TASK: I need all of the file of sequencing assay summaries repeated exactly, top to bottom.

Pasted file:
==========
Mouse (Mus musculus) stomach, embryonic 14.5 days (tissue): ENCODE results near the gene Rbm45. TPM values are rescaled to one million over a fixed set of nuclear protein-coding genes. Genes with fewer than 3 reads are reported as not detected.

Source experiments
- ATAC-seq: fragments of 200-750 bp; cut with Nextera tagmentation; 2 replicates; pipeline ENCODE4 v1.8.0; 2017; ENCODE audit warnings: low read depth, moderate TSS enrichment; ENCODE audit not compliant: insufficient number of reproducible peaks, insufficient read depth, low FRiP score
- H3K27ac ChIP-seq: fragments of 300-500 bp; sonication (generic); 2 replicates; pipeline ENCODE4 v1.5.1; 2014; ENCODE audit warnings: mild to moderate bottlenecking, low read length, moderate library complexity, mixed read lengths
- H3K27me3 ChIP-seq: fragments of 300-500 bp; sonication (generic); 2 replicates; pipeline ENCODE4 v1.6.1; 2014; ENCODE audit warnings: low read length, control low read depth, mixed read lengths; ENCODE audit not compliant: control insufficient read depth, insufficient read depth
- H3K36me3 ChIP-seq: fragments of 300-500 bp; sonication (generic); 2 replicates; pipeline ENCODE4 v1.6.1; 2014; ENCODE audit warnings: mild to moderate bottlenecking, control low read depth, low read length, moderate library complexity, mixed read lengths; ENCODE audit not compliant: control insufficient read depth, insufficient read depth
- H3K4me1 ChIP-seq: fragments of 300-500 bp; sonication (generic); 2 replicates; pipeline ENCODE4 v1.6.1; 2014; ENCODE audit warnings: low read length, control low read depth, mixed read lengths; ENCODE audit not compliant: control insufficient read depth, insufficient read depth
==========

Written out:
Mouse (Mus musculus) stomach, embryonic 14.5 days (tissue): ENCODE results near the gene Rbm45. TPM values are rescaled to one million over a fixed set of nuclear protein-coding genes. Genes with fewer than 3 reads are reported as not detected.

Source experiments
- ATAC-seq: fragments of 200-750 bp; cut with Nextera tagmentation; 2 replicates; pipeline ENCODE4 v1.8.0; 2017; ENCODE audit warnings: low read depth, moderate TSS enrichment; ENCODE audit not compliant: insufficient number of reproducible peaks, insufficient read depth, low FRiP score
- H3K27ac ChIP-seq: fragments of 300-500 bp; sonication (generic); 2 replicates; pipeline ENCODE4 v1.5.1; 2014; ENCODE audit warnings: mild to moderate bottlenecking, low read length, moderate library complexity, mixed read lengths
- H3K27me3 ChIP-seq: fragments of 300-500 bp; sonication (generic); 2 replicates; pipeline ENCODE4 v1.6.1; 2014; ENCODE audit warnings: low read length, control low read depth, mixed read lengths; ENCODE audit not compliant: control insufficient read depth, insufficient read depth
- H3K36me3 ChIP-seq: fragments of 300-500 bp; sonication (generic); 2 replicates; pipeline ENCODE4 v1.6.1; 2014; ENCODE audit warnings: mild to moderate bottlenecking, control low read depth, low read length, moderate library complexity, mixed read lengths; ENCODE audit not compliant: control insufficient read depth, insufficient read depth
- H3K4me1 ChIP-seq: fragments of 300-500 bp; sonication (generic); 2 replicates; pipeline ENCODE4 v1.6.1; 2014; ENCODE audit warnings: low read length, control low read depth, mixed read lengths; ENCODE audit not compliant: control insufficient read depth, insufficient read depth